Off Broadway Reviews
Not that the laughing and clapping audience at the preview I saw seemed to care. Only a reality check at intermission with a couple of nearby critics assured me I hadn't fallen down an Upper East Side rabbit hole. Presented by Less Than Rent, one of 59E59's Co-Op Resident Companies, it employs a troupe of 10 actors, half of whom play a single role while their colleagues cover "many others." These are all such broadly mugging caricatures that, even were they acted by Lucille Ball, Carol Burnett, Jim Carrey, and Bill Hader, you'd still be wondering if maybe you should have stayed home and watched Netflix.
The homely set by Max Friedman (who also directed) includes two high platforms at either side. At first, the center is occupied by three obelisk-shaped prisms that can be moved into different configurations, but these eventually disappear. Much of the action takes place on the raised areas, requiring actors to clamber up and down steps. Given the platforms' height and their cramped, movement-restricting space, the actors using them should ask for hazard pay.
Jamie Roderick's dull lighting does little to improve the visuals, and Corina Chase's period costumes can't hide their low-budget limitations (dressing 1930s New York City police in costumes reminiscent of SS troopers is only one example).
Mr. Techler's choppy, often baffling plot, so ridiculously convoluted I can only hint at its inanities, begins on Wall Street in 1929, moves to a Hooverville called Shack Town in 1933, and ends at a Niagara Falls lodge in 1941. The character who gets it all rolling is Richard Whitney (Brian Morabito), Vice President of the New York Stock Exchange, who seeks to keep news of the imminent crash from spreading; although it's not noted in the program, he's based on a real person of the same name whose efforts to stop the crash earned him the title "The White Knight of Wall Street." Later, he went to prison for embezzlement. Here he's just a pompous fool.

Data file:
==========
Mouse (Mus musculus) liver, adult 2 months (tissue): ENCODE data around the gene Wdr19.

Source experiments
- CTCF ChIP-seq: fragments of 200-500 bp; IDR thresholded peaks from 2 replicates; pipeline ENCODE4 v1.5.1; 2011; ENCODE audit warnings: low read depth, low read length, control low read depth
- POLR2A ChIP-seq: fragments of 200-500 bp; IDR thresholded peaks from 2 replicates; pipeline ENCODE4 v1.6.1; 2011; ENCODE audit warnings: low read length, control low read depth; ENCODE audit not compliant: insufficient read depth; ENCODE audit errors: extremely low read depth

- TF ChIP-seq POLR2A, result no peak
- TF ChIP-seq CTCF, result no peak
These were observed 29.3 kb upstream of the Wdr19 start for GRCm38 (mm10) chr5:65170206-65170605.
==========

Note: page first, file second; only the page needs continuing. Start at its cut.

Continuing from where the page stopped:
Techler introduces Jazz Age speakeasy denizens, including a chanteuse named Lady Generosity (Julia Knitel), and her mollusk-loving boyfriend, Officer Kent (Will Turner), an Irish-accented cop. Apart from him, they all soon enough become Depression-era hobos, providing the background for the machine-gun murders of moronic, hobo-beating cops by someone called Tommy Gun Tommy (Rachel B. Joyce). Eventually, we end up in a snowbound Niagara Falls lodge run by Whitney's former secretary, Dot (Olivia Puckett); several others we've already met, including pulp fiction writer Jimmy (Will Roland), also gather there.
Joining them are a guitar-playing drifter named Floyd Yolk (Mr. Turner) and three bizarre French siblings, heirs to a fur-cap manufacturing fortune, who speak in ridiculously exaggerated French accents. The disgraced Whitney, on whom Dot wishes to take revenge, resurfaces as well, while, with war brewing, a German scientist conspires with a Hungarian princess (Ms. Joyce) and a general (RJ Vaillancourt) of indeterminate nationality to drop an atom bomb on Niagara Falls.
And that's just the tip of the iceberg. Whatever Mr. Techler is trying to say about the state of America is buried in awkward, unamusing dialogue, tissue-thin characters, tedious banality, shaggy-dog plotting, heavy-handed direction, and egregious overacting. It may be called The Panic of '29, but its result is the Great Depression.
The Panic of '29